Théodore Botrel

Théodore Botrel
Botrel in traditional Breton costume
Botrel in traditional Breton costume
Background information
Born (1868-09-14)14 September 1868
Dinan, Brittany, France.
Died 28 July 1925(1925-07-28) (aged 56)
Pont-Aven, Brittany, France.
Genres chanson, melodrama
Occupation(s) Singer-songwriter, playwright, poet
Instruments Vocals
Years active 1895–1925

Jean-Baptiste-Théodore-Marie Botrel (14 September 1868 – 28 July 1925) was a French singer-songwriter, poet and playwright. He is best known for his popular songs about his native Brittany, of which the most famous is La Paimpolaise. During World War I he became France's official "Bard of the Armies".


Born in Dinan, Botrel was the son of a blacksmith. He was left with his grandmother in Saint-Méen-le-Grand as a child, since his parents had moved to Paris. He joined them in the capital at the age of seven. His native language was the Gallo dialect, though almost all his songs are in standard French, and he learned the Breton language later in life.

As a teenager he became involved in amateur theatricals, performing on stage in plays, and writing songs. His first published song Le Petit Biniou (The Little Bagpipe) was not a success.

Botrel shelved his theatrical ambitions, joining the army for five years and then working as a clerk for the Paris-Lyon-Marseille railway company. He continued to appear on stage and to write and perform songs. In 1891 he met and married singer Hélène Lugton, known as Léna.

La Paimpolaise

One evening in 1895, standing in for another act, he performed his song La Paimpolaise (The Paimpol Girl) to great acclaim from the audience, launching himself as a popular singer. La Paimpolaise became his signature song – a lilting ballad about the quaint charms of the fishing village of Paimpol and its people. In fact Botrel only visited Paimpol in 1897, after he wrote the song. The song's refrain "J'aime Paimpol et sa falaise" (I love Paimpol and its cliff) was apparently chosen because 'falaise' rhymes with 'Paimpolaise'. It has often been noted that there is no cliff in the town.[1] Nevertheless the nearby Pointe de Guiben has been marketed as the cliff described in the song.[2] The choice of Paimpol probably derived from the popularity of Pierre Loti's recent novel Pêcheur d'Islande, which is set in the town.[3] The song was a central feature of the repertoire of Félix Mayol until his death in 1941. Mayol also showcased many of Botrel's later songs.[3]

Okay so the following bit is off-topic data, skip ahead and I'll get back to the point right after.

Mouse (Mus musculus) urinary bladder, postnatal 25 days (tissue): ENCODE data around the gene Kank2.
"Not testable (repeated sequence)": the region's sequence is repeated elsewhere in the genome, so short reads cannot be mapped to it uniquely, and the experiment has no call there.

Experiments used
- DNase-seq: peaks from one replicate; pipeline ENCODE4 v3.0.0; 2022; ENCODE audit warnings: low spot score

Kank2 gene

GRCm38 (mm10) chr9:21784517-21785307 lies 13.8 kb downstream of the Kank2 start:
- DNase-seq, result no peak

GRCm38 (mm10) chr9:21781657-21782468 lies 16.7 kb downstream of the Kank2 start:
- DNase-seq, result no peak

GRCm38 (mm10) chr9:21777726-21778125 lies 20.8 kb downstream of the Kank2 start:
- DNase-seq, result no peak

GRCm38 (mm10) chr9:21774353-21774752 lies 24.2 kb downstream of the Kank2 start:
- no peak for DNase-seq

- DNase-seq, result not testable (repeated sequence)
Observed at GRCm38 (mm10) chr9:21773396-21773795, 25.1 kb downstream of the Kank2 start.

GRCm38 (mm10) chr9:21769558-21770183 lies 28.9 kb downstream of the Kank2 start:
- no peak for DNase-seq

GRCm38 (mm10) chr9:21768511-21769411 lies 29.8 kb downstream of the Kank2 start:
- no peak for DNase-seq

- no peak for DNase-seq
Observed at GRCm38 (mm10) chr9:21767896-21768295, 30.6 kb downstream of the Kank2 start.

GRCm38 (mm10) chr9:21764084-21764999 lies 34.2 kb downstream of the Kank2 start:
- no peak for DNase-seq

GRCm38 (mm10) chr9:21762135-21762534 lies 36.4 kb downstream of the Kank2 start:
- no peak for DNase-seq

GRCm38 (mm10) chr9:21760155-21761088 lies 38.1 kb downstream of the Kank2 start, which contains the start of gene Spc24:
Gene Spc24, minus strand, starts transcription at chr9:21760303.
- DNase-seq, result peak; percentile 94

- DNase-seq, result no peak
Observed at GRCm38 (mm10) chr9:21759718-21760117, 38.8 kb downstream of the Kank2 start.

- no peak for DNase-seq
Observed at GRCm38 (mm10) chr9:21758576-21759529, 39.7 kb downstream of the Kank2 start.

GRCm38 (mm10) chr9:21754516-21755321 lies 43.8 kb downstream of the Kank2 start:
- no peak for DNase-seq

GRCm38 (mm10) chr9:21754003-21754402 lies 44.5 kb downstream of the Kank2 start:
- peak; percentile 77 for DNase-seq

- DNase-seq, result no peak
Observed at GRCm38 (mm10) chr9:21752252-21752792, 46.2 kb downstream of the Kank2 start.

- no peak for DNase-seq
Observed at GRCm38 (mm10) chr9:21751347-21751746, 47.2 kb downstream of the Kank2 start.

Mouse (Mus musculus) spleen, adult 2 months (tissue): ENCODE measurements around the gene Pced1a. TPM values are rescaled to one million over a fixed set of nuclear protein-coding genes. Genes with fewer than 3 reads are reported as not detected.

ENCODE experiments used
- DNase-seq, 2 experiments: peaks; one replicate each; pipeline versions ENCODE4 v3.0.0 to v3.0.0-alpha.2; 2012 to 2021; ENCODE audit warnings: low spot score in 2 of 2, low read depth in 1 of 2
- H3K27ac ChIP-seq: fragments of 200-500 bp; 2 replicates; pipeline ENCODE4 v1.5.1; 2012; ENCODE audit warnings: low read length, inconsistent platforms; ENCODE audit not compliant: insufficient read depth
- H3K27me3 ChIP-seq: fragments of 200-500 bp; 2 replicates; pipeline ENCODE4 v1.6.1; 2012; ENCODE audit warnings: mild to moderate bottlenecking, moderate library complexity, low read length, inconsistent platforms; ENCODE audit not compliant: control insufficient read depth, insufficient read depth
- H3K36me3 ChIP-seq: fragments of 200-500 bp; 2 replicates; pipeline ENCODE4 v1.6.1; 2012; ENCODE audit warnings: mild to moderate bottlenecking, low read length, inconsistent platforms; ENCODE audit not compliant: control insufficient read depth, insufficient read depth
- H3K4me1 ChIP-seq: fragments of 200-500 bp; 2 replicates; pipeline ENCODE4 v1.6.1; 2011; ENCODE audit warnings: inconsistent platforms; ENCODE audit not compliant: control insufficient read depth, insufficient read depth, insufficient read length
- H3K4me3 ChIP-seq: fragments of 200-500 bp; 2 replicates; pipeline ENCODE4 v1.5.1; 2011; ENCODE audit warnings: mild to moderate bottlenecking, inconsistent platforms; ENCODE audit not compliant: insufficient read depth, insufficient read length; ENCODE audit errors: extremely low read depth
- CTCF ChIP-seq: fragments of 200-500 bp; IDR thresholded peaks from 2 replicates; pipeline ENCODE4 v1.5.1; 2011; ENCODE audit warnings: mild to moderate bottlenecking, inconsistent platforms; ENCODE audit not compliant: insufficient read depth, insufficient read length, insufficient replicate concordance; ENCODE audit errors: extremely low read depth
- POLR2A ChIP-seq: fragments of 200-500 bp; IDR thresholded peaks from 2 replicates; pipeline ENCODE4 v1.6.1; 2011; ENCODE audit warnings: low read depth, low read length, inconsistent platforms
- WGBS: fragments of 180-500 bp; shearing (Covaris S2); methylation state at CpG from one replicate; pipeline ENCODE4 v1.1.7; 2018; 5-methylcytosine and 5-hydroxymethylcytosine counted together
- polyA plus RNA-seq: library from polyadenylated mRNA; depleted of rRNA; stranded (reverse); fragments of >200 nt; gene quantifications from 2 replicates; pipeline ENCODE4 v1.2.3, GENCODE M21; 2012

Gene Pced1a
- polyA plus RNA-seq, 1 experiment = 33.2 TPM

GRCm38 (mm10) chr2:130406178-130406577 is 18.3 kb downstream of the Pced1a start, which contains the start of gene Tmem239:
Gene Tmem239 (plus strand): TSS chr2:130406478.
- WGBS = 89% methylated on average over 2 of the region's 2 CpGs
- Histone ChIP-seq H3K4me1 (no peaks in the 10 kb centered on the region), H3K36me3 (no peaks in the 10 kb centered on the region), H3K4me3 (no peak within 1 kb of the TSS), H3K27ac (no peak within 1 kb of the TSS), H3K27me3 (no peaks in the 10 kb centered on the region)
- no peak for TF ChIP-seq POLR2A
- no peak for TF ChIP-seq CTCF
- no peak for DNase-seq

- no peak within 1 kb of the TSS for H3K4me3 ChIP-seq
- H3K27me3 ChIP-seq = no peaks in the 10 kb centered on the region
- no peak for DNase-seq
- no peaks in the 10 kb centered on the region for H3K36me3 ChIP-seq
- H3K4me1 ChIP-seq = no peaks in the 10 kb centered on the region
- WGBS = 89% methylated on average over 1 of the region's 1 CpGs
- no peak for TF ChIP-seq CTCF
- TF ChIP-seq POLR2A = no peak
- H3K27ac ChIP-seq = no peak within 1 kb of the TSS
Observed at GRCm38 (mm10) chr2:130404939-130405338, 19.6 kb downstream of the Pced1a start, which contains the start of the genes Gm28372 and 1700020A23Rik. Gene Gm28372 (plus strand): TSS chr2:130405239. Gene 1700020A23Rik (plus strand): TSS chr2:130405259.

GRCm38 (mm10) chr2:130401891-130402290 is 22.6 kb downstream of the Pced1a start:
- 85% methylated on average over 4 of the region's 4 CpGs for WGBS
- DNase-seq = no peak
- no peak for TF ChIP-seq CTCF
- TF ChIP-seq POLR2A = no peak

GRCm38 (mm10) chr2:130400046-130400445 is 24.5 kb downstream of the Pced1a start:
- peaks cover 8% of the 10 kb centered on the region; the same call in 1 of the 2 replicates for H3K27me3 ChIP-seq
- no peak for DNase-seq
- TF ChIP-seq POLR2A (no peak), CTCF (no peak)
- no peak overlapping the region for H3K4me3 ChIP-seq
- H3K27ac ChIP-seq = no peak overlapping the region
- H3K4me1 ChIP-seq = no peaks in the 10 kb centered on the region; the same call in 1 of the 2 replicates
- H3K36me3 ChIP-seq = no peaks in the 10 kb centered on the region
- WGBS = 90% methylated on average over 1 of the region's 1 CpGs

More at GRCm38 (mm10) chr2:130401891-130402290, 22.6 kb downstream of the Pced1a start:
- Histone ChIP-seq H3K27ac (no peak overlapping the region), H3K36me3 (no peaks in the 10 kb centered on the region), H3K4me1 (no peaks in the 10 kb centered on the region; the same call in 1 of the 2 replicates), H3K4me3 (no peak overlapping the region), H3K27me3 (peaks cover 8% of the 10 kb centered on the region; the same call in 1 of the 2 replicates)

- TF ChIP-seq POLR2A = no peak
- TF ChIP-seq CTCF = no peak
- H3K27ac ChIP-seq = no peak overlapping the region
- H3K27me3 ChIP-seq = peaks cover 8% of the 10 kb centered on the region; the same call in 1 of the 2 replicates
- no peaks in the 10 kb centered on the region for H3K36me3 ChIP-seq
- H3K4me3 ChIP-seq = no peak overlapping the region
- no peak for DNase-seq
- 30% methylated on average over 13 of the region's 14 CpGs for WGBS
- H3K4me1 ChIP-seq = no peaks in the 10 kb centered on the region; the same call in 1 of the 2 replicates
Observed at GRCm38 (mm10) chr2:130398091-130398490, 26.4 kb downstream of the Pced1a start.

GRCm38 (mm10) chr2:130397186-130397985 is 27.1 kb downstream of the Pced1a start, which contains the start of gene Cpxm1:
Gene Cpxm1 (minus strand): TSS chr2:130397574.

La Paimpolaise inspired a number of other sentimental songs which idealised Breton towns and regions. In Jésus chez les bretons (Jesus Among the Bretons) he implies that the second coming will be in Brittany.


Botrel's publicity made much of his noble looks. The New York Times quoted the following description: "Even before he opens his mouth you are interested and attracted by his noble and frank bearing. His features are of classical regularity, his complexion pale, his forehead wide and high like that of a deep thinker. Beneath a thick moustache one sees clean-cut lips, and his eyes, keen and penetrating, also have a faraway look."[4]